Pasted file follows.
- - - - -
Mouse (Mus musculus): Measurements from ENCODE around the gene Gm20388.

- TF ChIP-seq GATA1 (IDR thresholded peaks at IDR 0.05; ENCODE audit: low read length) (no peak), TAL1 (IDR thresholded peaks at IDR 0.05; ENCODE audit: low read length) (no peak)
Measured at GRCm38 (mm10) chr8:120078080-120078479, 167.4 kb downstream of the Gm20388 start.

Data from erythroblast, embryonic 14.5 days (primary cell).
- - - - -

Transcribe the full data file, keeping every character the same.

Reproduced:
Mouse (Mus musculus): Measurements from ENCODE around the gene Gm20388.

- TF ChIP-seq GATA1 (IDR thresholded peaks at IDR 0.05; ENCODE audit: low read length) (no peak), TAL1 (IDR thresholded peaks at IDR 0.05; ENCODE audit: low read length) (no peak)
Measured at GRCm38 (mm10) chr8:120078080-120078479, 167.4 kb downstream of the Gm20388 start.

Data from erythroblast, embryonic 14.5 days (primary cell).